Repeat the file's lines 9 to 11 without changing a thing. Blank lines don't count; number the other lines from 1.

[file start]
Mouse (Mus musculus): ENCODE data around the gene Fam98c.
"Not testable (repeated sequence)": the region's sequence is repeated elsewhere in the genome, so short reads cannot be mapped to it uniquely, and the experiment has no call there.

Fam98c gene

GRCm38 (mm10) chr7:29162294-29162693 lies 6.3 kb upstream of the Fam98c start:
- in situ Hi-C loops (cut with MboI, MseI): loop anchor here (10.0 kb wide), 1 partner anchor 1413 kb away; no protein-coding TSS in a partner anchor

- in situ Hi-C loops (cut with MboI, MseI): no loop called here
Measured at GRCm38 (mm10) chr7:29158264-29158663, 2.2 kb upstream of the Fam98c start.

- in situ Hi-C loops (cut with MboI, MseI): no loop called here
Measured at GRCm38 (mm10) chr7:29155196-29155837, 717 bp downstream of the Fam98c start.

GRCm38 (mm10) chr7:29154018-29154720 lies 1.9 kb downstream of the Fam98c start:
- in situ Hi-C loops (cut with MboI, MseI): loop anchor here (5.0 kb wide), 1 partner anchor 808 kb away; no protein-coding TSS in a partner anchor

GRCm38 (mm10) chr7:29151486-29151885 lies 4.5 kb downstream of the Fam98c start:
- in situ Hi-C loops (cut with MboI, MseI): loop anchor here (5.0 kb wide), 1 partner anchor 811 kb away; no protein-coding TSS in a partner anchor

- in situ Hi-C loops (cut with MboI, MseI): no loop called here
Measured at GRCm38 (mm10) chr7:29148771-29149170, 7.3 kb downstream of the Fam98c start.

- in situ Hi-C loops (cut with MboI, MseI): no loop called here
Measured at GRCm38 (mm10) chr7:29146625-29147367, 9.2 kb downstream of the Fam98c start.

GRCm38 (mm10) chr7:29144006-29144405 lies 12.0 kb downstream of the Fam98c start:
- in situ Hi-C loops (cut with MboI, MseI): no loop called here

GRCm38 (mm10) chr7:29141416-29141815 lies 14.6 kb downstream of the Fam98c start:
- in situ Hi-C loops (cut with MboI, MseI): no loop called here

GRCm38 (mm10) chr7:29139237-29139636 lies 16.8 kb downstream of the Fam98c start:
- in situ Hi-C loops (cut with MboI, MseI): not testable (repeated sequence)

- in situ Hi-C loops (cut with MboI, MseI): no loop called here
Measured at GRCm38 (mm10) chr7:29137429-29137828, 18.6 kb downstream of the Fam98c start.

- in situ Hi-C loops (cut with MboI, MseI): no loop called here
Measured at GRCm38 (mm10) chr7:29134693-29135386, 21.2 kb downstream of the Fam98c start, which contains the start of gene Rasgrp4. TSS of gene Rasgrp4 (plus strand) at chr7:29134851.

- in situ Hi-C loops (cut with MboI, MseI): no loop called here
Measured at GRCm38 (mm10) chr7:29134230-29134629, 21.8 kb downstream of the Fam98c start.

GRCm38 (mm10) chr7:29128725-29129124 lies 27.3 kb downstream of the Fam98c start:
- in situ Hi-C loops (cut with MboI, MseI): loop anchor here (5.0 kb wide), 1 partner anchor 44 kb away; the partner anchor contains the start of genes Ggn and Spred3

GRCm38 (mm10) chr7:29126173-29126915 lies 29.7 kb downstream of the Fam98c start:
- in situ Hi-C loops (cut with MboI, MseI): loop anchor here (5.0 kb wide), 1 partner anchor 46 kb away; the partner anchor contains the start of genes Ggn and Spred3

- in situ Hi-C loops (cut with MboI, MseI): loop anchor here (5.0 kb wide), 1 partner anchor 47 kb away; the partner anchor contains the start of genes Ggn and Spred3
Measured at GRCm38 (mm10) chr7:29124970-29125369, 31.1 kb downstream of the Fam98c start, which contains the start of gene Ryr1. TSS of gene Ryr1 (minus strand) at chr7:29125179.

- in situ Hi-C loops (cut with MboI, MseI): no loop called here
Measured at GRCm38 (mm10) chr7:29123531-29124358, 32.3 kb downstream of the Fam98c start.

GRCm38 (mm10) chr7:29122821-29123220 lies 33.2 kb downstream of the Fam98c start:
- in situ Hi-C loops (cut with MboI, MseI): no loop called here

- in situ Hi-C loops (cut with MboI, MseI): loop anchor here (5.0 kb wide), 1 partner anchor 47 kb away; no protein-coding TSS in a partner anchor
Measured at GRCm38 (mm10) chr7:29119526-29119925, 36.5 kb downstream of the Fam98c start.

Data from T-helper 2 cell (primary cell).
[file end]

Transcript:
Measured at GRCm38 (mm10) chr7:29155196-29155837, 717 bp downstream of the Fam98c start.

GRCm38 (mm10) chr7:29154018-29154720 lies 1.9 kb downstream of the Fam98c start:
- in situ Hi-C loops (cut with MboI, MseI): loop anchor here (5.0 kb wide), 1 partner anchor 808 kb away; no protein-coding TSS in a partner anchor